Twins 8, White Sox 4
For the second straight night, the Twins made the defending champion White Sox look rather ordinary.
Justin Morneau’s two-run single followed Chicago manager Ozzie Guillen’s ejection and capped a five-run fifth inning for Minnesota in an 8-4 victory Saturday night.
“They were a little frustrated,” Morneau said. “We took advantage of the break. Sometimes you need that to win ballgames.”
Luis Castillo again served as the spark plug by going 3-for-5 with three runs and a homer. Everyone in the lineup had at least one hit for the Twins, who have won six of their last seven games. They overcame a 4-0 deficit with six singles and a disputed hit batter in a disastrous fifth for the White Sox and starter Javier Vazquez (4-2).
Brad Radke (4-4) was the beneficiary, evening his record despite an ERA that dipped slightly to 7.57.
“That’s a big win for us. We need to beat those guys,” said manager Ron Gardenhire, whose team climbed into third place in the AL Central but remained 6 1/2 games behind Chicago (23-12).
The White Sox, who have only two losing streaks this season, including a four-game skid in early April, have dropped three straight. They certainly weren’t worried about it, though Guillen was agitated long after his first hook of the year.
He said his biggest beef was being told by crew chief Dale Scott not to bother arguing, when he burst out to complain that Michael Cuddyer swung at the pitch that hit him.
“What is my job here? To make the lineup and watch the game?” Guillen said, during a profanity-filled rant to reporters. “Take me to a class like high school, and teach me what a manager can argue about.”
Shannon Stewart’s sacrifice fly cut the lead to 4-1 and left Vazquez with one out to get and one runner on in the fifth. Castillo barely beat out a dribbler in front of the mound, drawing the first argument from Guillen. Joe Mauer and Torii Hunter each drove in runs with singles, and Cuddyer loaded the bases on a pitch that grazed his chest. But Cuddyer was in the middle of a swing, and replays showed he came close to going all the way around.
Guillen thought so, and he was ejected after yelling at the first base umpire Scott. Catcher A.J. Pierzynski was angry, too, and pitching coach Don Cooper was ejected from the dugout by plate umpire Ron Kulpa. Then Morneau came through with his big hit to give the Twins their first lead.
Whatever the correct call, Guillen was just mad that the umpires brushed him off so quickly.
“They have more power than we do. I think that’s wrong,” he said.
Castillo’s two-out, two-run shot barely cleared the big blue wall above right field in the sixth, chasing Vazquez and giving Minnesota a 7-4 advantage. After surrendering two runs or less and lasting six innings or more in five of his first six starts, Vazquez yielded 10 hits and seven runs while striking out two—raising his ERA a full run to 3.88.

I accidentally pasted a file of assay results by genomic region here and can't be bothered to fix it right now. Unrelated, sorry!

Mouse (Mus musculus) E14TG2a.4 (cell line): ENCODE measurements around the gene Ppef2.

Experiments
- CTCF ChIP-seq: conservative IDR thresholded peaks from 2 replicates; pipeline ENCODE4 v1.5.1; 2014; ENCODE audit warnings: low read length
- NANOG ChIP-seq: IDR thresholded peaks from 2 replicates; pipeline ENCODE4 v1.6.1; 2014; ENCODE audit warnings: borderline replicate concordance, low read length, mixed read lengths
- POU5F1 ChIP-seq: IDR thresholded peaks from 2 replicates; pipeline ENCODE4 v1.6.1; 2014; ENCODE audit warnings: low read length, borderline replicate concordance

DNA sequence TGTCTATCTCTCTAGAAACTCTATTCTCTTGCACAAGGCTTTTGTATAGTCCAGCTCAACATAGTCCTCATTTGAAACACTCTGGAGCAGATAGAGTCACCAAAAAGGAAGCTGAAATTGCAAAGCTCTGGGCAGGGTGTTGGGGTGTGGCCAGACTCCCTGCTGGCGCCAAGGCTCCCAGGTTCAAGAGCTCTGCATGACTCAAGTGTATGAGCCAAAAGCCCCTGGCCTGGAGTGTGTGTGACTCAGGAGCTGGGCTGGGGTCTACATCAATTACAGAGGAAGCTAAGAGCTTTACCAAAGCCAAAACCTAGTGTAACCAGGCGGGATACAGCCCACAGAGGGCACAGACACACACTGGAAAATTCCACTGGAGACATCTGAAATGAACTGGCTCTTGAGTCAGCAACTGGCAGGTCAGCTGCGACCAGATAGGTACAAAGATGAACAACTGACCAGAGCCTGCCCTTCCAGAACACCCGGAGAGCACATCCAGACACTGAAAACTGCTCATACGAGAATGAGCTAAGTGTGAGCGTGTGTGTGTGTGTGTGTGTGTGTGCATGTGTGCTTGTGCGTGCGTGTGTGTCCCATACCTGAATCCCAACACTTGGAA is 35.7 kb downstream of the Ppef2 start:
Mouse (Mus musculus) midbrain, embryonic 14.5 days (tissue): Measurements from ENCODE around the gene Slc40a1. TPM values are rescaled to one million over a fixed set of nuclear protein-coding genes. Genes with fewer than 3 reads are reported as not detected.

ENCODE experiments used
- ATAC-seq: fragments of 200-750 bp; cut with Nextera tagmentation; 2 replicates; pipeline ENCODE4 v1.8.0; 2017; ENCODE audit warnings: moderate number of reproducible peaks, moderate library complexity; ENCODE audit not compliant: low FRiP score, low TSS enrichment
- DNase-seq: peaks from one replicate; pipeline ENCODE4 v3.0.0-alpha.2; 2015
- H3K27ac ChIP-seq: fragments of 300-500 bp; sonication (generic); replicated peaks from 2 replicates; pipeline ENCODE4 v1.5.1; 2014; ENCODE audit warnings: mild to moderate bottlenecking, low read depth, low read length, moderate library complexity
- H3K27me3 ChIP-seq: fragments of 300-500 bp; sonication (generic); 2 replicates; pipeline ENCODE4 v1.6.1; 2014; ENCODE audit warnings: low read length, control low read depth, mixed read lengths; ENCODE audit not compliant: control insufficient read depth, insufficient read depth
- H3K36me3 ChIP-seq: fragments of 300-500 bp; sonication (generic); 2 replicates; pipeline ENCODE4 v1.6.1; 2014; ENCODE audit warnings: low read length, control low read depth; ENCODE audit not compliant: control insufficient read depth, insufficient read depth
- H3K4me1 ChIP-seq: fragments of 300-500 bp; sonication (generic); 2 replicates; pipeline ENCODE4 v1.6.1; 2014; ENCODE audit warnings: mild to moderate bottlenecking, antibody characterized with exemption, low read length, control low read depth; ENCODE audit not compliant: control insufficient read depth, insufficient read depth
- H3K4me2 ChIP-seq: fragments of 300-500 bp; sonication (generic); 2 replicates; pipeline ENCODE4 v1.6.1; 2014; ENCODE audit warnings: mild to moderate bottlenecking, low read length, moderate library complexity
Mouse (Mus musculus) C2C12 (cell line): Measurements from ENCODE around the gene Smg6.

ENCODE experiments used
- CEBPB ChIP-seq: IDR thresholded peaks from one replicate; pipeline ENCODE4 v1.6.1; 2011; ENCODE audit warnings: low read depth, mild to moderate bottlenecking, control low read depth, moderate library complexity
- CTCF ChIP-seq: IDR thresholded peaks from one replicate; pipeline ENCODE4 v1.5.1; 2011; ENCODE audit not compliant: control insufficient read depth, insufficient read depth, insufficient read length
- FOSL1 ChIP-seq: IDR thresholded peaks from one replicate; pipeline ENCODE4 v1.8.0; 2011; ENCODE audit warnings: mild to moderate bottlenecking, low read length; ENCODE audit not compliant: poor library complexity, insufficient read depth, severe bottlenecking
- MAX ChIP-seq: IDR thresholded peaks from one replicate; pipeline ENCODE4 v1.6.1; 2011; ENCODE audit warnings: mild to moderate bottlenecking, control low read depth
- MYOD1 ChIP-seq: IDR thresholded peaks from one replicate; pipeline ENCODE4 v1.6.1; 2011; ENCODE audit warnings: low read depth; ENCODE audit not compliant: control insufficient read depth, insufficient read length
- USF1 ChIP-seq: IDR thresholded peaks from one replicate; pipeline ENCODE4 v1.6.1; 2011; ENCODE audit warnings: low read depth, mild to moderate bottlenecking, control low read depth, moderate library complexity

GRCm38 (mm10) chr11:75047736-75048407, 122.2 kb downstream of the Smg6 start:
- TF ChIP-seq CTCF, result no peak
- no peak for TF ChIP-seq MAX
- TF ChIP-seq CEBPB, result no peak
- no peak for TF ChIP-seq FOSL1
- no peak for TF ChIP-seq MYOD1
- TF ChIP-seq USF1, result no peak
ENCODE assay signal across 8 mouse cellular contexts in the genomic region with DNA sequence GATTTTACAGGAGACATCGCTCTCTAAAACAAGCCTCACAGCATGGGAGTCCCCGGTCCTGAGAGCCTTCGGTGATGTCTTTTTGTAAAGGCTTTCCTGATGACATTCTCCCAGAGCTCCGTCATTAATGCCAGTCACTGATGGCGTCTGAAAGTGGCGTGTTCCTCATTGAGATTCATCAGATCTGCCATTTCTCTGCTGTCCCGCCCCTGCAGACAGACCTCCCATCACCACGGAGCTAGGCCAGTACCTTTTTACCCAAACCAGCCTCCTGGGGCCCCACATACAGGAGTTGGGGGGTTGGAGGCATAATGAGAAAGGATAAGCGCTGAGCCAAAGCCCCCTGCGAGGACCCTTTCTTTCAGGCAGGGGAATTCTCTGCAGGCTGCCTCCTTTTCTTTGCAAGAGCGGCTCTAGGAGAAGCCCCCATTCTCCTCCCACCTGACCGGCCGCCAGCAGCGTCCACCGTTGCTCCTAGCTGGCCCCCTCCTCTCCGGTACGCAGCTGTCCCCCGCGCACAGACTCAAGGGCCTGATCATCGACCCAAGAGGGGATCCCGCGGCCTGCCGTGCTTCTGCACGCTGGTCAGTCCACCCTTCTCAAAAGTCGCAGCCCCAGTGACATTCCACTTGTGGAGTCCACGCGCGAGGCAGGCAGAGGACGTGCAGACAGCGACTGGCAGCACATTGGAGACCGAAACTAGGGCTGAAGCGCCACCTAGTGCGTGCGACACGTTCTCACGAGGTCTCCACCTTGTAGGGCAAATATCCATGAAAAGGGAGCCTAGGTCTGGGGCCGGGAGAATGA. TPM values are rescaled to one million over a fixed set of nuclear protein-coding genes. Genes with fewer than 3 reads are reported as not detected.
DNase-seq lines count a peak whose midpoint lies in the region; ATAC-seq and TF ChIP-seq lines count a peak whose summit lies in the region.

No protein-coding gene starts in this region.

“We don’t panic,” Vazquez said. “We lost today, but we’re all confident. You’re going to have some tough stretches over 162 games.”
Mauer’s RBI single made it 8-4 in the eighth, and Francisco Liriano struck out four in 2 1-3 innings of scoreless relief for the Twins.
Most of Chicago’s well-hit balls were right at somebody, as evidenced by three sacrifice flies—by Joe Crede, Paul Konerko and Jim Thome. Scott Podsednik had two hits and two runs and Jermaine Dye hit a two-run single against Radke, who had better location but still wasn’t satisfied with his start.
With Johan Santana in dominant form, having struck out 10 in seven innings of a 10-1 victory on Friday, the Twins needed Radke to perform like the No. 2 starter they’re paying $9 million for this year—and not the way he threw in six of his first seven outings.
Radke didn’t exactly sparkle, allowing eight hits, four runs and two walks while striking out one in 5 2-3 innings before yielding to Liriano. But Radke— who has allowed 66 hits in 44 innings—minimized the damage, allowing his teammates the opportunity to come back.
“Sitting back in the weeds, waiting for something to happen,” Hunter said. “All of a sudden, it just opened up.”
The Twins lead the majors with 41 infield hits this season, and Castillo—whose home batting average leads the league at .439—has a team-high 10. … With Guillen and Cooper sent to the clubhouse, bench coach Tim Raines had to go to the mound to make the pitching changes. … Morneau stole his first career base in the seventh.